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The Necessity of Protestant Reformed Education

The subject heading this article is the one that has been assigned me by the “Beacon Lights” Staff for their “School Issue.” From one point of view the subject is outdated. There was a time, not too many years ago, when this was the burning issue in our churches, especially in the Grand Rapids area. But in recent years, with the establishment of our own schools, and especially with the split in our churches, the argument has faded into the background. For it was rather a striking thing that those who opposed Protestant Reformed education were also the ones that opposed the truth that we as churches have always maintained. Be that as it may, the fact is that our subject is no longer an issue in the churches.

Yet it is worth our while to recall the arguments that we advanced against those who opposed our schools, and thus, to come to a renewed understanding of their importance in our lives.

Schools belong to the parents. For the task of instructing the covenant youth belongs to the parents. It is their responsibility; it is their duty; it is their obligation. And it is their duty and responsibility and obligation before God. We must not forget that really the parents instruct their children in our schools because the whole control of the school rests with the parents. For many reasons they give the duty to the school; but that does not mean that they lose their responsibility in the instruction of their children. It is their calling to bring the child up in the fear of the Lord. Thus, the parents instruct their children through the means of the teachers in an organized school.

Fundamental to the necessity of Protestant Reformed schools is the truth of Scripture that God gathers His church in the line of continued generations. Although this is the teaching of the whole of Holy Writ, we call your attention to one text in particular: Gen. 18:19. The context to this verse speaks of the visit which the Lord pays to Abraham in the plains of Mamre. After the Lord has revealed to Abraham that he shall have a son, and that that son shall be the child of the promise, the Lord goes in the direction of Sodom to “see whether they have done altogether according to the cry of it, which is come unto me.” Abraham goes with the visitors to take them on their way. Then we read, “And the Lord said, Shall I hide from Abraham that thing which I do; seeing that Abraham shall surely become a great and mighty nation, and all the nations of the earth shall be blessed in him? For I know him, that he will command his children and his household after him, and they shall keep the way of the Lord, to do justice and judgment; that the Lord may bring upon Abraham that which he hath spoken of him. Vss. 17-19. Several things we must notice in this passage.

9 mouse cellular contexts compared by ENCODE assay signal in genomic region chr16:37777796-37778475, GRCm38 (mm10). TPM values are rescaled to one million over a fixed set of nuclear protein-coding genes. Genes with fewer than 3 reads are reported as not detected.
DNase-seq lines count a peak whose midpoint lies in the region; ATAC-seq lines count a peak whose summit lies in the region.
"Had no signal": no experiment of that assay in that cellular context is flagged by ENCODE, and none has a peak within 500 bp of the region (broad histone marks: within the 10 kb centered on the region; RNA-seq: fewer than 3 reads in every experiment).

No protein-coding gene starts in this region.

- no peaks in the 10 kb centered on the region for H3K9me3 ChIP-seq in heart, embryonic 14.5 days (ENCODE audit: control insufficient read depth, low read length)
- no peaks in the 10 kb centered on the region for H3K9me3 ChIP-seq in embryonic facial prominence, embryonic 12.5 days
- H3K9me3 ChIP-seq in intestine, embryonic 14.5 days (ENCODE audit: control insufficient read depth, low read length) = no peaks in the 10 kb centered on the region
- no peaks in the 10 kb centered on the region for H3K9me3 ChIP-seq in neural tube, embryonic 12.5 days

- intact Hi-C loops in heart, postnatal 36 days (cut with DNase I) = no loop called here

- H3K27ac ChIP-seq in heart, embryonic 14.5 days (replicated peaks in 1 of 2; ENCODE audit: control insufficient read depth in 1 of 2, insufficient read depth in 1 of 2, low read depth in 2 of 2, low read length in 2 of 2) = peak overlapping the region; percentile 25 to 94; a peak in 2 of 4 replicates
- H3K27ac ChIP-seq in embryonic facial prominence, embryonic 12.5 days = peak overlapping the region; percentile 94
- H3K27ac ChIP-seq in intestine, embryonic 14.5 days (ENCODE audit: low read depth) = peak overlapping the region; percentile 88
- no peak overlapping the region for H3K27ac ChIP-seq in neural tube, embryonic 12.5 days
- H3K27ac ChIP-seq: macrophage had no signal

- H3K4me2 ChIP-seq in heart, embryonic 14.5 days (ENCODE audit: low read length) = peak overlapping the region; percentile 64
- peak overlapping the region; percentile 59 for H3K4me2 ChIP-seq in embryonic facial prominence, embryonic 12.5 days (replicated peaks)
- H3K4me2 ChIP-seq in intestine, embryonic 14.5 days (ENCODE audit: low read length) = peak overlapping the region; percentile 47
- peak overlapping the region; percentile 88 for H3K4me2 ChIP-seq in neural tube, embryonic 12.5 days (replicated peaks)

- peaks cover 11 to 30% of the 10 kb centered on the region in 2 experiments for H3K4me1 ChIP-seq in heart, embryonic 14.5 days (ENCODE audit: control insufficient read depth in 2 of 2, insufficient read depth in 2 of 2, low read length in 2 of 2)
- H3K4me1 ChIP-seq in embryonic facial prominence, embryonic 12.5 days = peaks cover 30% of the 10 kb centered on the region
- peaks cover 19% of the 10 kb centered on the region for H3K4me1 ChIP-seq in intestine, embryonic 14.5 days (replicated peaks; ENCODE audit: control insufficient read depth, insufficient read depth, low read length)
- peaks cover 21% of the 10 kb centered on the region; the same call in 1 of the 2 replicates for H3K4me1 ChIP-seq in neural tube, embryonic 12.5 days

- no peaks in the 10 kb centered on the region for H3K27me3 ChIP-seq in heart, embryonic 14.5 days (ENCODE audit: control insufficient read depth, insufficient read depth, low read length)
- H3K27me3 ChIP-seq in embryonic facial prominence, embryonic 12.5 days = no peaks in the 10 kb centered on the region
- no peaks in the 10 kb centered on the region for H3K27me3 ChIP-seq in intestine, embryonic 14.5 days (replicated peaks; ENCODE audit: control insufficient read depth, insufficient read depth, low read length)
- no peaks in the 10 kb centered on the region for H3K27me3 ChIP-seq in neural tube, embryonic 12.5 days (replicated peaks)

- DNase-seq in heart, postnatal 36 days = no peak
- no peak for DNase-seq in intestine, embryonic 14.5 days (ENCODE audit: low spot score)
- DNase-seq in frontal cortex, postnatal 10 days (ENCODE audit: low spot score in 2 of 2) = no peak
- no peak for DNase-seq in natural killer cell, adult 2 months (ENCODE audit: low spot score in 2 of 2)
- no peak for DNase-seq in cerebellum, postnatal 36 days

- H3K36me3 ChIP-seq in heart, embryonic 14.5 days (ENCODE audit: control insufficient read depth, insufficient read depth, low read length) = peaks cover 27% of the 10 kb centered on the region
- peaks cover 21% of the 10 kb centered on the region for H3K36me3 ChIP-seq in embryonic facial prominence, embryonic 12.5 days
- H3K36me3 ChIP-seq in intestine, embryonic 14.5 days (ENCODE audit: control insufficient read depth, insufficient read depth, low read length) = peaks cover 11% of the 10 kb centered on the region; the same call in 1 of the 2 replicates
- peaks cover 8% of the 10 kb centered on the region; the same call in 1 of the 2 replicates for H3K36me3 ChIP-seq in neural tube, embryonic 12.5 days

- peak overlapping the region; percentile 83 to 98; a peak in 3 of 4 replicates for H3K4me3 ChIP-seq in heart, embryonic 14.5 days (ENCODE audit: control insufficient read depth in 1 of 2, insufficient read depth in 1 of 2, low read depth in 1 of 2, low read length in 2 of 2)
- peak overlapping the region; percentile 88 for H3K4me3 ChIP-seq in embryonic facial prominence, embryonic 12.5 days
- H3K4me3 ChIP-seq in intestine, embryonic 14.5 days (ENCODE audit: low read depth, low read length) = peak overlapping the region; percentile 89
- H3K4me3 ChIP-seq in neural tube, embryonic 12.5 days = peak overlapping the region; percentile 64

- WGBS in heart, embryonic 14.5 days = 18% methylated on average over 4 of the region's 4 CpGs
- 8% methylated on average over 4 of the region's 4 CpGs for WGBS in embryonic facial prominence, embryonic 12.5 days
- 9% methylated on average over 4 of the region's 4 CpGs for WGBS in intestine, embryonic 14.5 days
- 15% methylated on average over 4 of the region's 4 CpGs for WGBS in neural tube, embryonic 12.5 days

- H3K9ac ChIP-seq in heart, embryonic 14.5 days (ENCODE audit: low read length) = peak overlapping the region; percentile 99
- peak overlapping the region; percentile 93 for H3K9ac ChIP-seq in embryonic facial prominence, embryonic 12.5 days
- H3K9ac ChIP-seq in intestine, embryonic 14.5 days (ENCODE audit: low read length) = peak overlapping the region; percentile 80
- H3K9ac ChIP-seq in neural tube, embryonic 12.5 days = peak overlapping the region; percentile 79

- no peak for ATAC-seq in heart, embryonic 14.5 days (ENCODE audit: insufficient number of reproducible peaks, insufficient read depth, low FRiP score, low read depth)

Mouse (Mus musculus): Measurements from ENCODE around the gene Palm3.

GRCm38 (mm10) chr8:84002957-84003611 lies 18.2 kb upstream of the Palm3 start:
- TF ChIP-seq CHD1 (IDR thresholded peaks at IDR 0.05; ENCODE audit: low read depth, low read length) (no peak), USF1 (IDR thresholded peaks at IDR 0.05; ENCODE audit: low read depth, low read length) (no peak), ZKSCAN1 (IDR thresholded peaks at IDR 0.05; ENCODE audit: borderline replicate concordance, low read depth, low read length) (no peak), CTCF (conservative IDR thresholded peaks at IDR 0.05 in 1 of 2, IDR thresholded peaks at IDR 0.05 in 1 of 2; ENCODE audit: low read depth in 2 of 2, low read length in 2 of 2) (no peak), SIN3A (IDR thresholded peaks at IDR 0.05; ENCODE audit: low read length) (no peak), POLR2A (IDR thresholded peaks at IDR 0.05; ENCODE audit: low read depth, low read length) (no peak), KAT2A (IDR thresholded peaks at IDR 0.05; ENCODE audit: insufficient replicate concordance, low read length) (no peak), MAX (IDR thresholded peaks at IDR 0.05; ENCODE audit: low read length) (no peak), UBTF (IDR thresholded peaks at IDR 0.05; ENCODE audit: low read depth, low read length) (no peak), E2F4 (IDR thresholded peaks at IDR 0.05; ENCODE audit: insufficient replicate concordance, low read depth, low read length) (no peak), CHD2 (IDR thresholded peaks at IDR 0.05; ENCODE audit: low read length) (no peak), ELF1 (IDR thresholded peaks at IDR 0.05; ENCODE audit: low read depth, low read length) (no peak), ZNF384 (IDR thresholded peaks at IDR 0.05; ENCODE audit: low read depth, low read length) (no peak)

(1) God speaks of revealing something to Abraham.

(2) That something is the secret of His own counsel, with respect to Lot, in his relation to Sodom, which has become ripe for judgment; and, more generally, the relation between the church and the world, especially with respect to the judgment of the world, which becomes ripe for destruction.

(3) The basis for that revelation of God is the covenant of grace. Abraham is God’s friend-servant; and as covenant friend of God, he is in a position to receive the revelation of God’s counsel in fellowship with Him. But that is not all. Abraham shall become a great and mighty nation. That great and mighty nation is the church which is gathered from all nations of the earth and which is the spiritual seed of Abraham. Nevertheless, that spiritual seed is gathered from the natural seed in the line of continued generations, even though that natural seed encompasses all the nations of the earth in the new dispensation.